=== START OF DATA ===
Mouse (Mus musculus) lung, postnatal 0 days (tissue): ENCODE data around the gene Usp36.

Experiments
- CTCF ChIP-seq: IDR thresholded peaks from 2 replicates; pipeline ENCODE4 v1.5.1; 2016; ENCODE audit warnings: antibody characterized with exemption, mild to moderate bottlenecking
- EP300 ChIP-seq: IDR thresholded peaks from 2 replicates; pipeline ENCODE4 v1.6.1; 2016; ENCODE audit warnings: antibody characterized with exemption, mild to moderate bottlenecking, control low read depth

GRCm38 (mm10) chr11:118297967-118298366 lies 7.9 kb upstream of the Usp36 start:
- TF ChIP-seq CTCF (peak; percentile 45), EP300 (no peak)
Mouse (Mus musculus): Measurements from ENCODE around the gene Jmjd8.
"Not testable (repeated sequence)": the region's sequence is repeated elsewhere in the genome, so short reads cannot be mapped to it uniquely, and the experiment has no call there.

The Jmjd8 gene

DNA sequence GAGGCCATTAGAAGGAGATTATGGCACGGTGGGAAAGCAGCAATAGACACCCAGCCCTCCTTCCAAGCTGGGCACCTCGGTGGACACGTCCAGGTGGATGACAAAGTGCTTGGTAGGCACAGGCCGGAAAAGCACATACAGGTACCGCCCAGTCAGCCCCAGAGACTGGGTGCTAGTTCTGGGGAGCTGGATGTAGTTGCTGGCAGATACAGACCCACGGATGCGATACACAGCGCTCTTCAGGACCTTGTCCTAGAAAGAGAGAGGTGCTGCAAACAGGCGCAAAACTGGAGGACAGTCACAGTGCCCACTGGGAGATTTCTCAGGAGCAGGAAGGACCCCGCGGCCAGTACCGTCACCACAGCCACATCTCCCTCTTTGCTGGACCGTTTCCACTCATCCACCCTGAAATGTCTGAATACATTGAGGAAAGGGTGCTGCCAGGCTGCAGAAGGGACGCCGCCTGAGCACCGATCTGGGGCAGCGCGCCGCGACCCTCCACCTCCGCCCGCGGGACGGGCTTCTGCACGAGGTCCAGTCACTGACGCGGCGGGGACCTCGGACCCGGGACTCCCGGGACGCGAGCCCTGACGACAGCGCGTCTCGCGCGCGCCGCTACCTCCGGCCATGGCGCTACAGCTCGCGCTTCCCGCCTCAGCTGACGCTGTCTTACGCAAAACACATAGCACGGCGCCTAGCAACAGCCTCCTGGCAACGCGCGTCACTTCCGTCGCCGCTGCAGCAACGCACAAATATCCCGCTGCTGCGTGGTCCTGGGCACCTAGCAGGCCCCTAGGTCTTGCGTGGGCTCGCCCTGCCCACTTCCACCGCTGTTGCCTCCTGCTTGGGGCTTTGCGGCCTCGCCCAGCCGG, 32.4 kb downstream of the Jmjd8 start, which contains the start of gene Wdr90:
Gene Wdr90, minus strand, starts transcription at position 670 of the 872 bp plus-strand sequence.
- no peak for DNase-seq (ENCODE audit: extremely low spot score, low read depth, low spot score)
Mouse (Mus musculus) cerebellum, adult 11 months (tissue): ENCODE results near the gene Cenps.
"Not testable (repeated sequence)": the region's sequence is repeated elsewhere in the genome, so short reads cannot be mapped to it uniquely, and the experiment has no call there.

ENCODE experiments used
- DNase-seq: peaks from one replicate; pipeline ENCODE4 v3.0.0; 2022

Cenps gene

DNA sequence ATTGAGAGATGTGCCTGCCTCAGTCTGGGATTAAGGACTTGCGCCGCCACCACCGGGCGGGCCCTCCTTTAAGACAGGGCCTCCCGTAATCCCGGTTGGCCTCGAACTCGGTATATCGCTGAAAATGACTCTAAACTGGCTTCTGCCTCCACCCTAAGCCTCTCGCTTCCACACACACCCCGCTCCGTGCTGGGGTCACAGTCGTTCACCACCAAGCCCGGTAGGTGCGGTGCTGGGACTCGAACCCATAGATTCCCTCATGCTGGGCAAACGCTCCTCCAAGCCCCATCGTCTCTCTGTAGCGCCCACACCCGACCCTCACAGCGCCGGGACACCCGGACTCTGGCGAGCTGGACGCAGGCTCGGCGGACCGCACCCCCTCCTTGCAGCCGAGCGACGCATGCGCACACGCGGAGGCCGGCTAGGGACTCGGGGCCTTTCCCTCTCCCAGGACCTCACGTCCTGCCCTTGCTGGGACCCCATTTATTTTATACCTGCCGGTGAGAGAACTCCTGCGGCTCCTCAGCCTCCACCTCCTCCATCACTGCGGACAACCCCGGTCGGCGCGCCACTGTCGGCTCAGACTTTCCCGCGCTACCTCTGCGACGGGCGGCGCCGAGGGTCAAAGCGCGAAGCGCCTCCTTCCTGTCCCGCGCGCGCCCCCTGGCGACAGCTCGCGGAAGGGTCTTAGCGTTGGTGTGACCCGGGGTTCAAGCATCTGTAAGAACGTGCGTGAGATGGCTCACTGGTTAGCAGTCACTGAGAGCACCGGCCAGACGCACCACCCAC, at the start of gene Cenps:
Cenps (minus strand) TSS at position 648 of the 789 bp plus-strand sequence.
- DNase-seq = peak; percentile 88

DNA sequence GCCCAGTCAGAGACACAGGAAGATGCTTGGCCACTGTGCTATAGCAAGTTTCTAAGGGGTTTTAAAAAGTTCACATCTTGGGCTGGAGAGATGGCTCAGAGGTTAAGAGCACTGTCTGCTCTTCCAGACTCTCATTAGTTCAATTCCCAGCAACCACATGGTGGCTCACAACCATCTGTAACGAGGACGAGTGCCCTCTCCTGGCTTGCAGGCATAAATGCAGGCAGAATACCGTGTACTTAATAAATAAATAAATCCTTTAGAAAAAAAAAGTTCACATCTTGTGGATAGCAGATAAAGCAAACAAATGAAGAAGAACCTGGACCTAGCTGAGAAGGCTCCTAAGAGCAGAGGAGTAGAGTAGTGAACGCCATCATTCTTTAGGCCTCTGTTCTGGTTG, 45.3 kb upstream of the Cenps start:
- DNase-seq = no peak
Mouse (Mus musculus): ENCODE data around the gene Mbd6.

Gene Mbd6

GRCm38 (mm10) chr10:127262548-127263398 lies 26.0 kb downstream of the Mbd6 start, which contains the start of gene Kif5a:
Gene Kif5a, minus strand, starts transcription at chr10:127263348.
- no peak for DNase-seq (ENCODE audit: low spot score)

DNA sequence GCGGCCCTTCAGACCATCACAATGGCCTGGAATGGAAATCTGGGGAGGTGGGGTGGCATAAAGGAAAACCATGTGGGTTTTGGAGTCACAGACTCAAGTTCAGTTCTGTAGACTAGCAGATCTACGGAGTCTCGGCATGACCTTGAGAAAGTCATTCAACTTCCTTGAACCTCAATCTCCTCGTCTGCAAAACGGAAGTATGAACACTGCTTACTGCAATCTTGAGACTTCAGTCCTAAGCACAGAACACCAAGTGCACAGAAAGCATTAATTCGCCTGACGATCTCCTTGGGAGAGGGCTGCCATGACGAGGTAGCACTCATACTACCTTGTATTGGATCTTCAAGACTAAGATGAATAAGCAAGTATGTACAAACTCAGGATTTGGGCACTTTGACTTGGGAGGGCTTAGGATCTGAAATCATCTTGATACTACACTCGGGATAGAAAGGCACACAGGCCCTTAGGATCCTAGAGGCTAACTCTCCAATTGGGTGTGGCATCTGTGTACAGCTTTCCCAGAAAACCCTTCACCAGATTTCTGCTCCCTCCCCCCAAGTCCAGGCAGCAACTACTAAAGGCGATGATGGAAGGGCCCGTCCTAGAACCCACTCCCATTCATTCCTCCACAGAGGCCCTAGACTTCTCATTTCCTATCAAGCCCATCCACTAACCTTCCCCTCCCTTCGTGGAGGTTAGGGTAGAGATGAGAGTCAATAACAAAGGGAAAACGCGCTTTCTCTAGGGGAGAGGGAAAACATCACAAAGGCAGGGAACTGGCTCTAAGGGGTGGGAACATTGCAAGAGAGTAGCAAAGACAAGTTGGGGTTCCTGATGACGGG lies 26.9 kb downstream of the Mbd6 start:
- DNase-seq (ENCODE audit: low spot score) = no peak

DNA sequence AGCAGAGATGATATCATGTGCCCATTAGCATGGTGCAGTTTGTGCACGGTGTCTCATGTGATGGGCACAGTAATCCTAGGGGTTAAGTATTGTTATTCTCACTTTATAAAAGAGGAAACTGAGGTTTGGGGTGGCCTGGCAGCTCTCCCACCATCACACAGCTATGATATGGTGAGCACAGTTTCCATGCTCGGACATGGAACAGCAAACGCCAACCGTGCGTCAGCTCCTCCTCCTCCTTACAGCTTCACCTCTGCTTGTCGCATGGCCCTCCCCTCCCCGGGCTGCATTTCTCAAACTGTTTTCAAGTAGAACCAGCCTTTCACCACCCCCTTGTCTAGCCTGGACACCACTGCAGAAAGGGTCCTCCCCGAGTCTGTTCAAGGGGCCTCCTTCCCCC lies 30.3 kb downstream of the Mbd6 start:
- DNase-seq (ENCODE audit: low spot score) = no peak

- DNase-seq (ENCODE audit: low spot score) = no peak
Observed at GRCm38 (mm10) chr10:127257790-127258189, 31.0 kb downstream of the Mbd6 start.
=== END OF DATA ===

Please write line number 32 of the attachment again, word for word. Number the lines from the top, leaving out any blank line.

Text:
- DNase-seq (ENCODE audit: low spot score) = no peak